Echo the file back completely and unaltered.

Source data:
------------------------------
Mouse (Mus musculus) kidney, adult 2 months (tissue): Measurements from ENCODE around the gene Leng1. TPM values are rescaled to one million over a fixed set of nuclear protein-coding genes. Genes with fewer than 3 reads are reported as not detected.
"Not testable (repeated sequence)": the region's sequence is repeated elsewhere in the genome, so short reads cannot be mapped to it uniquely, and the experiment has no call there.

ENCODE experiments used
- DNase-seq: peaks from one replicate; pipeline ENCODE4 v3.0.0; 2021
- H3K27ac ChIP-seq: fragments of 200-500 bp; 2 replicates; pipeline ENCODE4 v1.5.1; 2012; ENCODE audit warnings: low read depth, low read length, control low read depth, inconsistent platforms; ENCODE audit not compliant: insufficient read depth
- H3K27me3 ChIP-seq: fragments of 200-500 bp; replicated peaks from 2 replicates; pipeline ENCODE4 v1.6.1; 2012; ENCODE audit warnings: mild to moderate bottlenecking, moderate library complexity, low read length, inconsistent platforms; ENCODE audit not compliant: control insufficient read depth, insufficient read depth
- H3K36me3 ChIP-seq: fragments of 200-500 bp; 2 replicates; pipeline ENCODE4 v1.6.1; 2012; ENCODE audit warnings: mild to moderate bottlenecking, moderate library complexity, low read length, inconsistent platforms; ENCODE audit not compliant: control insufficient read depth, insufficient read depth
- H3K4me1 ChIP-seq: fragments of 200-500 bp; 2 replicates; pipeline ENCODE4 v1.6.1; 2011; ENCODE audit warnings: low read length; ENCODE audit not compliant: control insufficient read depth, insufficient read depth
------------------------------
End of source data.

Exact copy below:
Mouse (Mus musculus) kidney, adult 2 months (tissue): Measurements from ENCODE around the gene Leng1. TPM values are rescaled to one million over a fixed set of nuclear protein-coding genes. Genes with fewer than 3 reads are reported as not detected.
"Not testable (repeated sequence)": the region's sequence is repeated elsewhere in the genome, so short reads cannot be mapped to it uniquely, and the experiment has no call there.

ENCODE experiments used
- DNase-seq: peaks from one replicate; pipeline ENCODE4 v3.0.0; 2021
- H3K27ac ChIP-seq: fragments of 200-500 bp; 2 replicates; pipeline ENCODE4 v1.5.1; 2012; ENCODE audit warnings: low read depth, low read length, control low read depth, inconsistent platforms; ENCODE audit not compliant: insufficient read depth
- H3K27me3 ChIP-seq: fragments of 200-500 bp; replicated peaks from 2 replicates; pipeline ENCODE4 v1.6.1; 2012; ENCODE audit warnings: mild to moderate bottlenecking, moderate library complexity, low read length, inconsistent platforms; ENCODE audit not compliant: control insufficient read depth, insufficient read depth
- H3K36me3 ChIP-seq: fragments of 200-500 bp; 2 replicates; pipeline ENCODE4 v1.6.1; 2012; ENCODE audit warnings: mild to moderate bottlenecking, moderate library complexity, low read length, inconsistent platforms; ENCODE audit not compliant: control insufficient read depth, insufficient read depth
- H3K4me1 ChIP-seq: fragments of 200-500 bp; 2 replicates; pipeline ENCODE4 v1.6.1; 2011; ENCODE audit warnings: low read length; ENCODE audit not compliant: control insufficient read depth, insufficient read depth